We bought a Sony ebook reader just over 2 years ago and it has proved a great success. Amongst the very good things about this reader are its compact size (it fits easily in almost any handbag), long battery life (up to a month of general use, but obviously less when on holiday), the simplicity of the internal navigation, the ease of adding bookmarks and notes and especially the excellent range of dictionaries which are included. This makes it a really good tool for language learning (especially as it is so easy to download so many classics from http://www.gutenberg.org/ and other free ebook sites (see our list on https://delicious.com/bridmcgrath/ebooks)) and for travelling abroad.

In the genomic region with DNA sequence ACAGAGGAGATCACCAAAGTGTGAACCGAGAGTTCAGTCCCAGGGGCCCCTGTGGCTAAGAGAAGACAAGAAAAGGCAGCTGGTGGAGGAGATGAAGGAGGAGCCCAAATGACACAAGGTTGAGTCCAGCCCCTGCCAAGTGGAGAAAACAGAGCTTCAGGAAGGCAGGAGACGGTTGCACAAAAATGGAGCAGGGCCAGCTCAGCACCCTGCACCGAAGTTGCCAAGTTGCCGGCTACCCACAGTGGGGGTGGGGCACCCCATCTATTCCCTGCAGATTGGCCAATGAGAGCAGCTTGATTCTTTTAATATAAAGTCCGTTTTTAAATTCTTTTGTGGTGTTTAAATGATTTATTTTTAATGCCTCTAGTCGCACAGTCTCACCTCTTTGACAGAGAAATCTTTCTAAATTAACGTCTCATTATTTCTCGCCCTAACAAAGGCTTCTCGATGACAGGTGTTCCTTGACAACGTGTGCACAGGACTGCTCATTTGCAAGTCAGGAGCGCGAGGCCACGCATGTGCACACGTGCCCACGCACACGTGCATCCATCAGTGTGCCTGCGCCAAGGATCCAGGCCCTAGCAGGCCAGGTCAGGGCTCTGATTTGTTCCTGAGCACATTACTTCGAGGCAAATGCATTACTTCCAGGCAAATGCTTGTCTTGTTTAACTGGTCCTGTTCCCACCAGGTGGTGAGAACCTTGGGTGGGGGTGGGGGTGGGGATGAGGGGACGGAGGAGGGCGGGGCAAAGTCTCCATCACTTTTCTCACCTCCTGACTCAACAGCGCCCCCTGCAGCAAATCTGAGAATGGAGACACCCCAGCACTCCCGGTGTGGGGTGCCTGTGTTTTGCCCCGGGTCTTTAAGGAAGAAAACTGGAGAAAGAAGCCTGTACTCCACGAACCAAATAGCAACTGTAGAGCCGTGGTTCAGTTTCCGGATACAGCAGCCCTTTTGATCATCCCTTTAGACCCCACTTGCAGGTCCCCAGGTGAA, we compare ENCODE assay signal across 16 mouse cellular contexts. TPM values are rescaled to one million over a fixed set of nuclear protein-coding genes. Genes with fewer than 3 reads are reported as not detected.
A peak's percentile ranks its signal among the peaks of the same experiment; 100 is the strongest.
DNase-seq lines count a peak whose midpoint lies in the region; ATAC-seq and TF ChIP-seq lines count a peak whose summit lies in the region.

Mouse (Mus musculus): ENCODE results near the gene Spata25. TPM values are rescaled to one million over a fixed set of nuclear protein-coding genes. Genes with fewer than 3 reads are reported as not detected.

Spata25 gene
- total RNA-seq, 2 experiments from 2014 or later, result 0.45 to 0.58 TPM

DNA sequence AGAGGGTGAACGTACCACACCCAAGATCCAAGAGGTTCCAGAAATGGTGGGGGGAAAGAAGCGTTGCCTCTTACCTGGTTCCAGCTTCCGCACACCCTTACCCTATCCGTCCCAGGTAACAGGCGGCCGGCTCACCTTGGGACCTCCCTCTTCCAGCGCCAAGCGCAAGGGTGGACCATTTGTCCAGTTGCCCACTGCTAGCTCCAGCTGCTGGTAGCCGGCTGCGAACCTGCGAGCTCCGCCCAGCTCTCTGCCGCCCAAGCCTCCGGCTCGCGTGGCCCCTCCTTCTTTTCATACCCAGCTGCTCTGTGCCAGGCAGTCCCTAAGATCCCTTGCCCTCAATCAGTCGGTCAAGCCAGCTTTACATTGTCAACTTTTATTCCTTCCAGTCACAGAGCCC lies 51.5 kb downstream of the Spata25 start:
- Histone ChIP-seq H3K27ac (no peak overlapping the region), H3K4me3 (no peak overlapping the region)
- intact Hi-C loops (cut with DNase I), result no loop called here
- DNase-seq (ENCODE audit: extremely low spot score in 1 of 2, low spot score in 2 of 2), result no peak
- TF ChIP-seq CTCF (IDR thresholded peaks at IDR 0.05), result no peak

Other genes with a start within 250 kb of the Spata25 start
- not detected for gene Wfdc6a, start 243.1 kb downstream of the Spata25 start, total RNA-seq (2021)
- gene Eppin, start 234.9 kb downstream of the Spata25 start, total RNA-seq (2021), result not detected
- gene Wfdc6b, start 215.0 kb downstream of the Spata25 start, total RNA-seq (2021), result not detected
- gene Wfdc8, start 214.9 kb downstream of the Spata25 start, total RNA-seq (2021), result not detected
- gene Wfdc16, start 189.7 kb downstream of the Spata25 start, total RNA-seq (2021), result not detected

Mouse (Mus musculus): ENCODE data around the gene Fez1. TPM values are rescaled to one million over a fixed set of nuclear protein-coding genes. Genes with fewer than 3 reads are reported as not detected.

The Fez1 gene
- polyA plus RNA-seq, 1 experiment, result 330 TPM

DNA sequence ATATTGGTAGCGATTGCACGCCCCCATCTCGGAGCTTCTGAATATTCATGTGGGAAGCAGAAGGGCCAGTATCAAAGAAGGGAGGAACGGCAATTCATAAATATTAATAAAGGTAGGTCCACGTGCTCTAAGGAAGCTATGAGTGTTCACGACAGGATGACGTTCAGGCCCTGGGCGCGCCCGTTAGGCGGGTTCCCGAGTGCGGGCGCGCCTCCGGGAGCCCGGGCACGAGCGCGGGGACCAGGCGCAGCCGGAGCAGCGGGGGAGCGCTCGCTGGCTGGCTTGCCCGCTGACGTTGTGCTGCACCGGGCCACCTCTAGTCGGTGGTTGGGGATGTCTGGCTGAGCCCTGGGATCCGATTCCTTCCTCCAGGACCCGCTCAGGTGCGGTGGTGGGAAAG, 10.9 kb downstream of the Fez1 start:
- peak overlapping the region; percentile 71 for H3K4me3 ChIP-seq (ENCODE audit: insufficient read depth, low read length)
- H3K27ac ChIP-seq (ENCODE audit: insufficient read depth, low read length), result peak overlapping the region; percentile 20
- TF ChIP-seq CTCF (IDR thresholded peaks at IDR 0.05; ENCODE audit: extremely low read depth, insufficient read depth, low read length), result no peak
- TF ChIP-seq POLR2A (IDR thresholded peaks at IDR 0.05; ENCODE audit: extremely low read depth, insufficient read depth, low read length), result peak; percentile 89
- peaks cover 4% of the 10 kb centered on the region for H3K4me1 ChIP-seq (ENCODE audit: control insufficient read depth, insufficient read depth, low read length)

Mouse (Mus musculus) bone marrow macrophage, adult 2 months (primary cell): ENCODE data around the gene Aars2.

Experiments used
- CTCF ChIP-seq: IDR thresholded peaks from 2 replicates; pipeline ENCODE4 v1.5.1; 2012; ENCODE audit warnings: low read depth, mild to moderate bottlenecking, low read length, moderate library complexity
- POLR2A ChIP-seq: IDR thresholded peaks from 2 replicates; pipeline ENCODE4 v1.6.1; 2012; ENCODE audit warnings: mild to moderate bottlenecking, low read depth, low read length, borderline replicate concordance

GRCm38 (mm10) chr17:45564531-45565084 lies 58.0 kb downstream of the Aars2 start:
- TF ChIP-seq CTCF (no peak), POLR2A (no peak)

One significant negative, however, is that the OCR (optical character recognition) isn’t consistent, so italicised or superscripts don’t display correctly – mainly a problem with foreign phrases in English language books, or much older material. Recently, however, Sony decided to abandon the ereader market and arranged for its rival Kobo to take over its Reader Store. While the transition has been very smooth and readers were well supported by both Sony and Kobo, the change has had some implications for users. Any book that had been purchased transferred quickly and easily to the iPad but any ebooks which had not been purchased (or which were not available on the Kobo store) did not load onto the iPad – this is a serious drawback for public domain books; they are still on my computer and ereader, but have no longevity unless I download them again manually from Gutenberg or other sites like archive.org. The books look really well on the screen, adjusting fonts and point size is very easy and the colour screen is a great enhancement but the dictionaries are gone, which is a huge loss. We can only hope that Kobo decides to restore them in a future version of its software.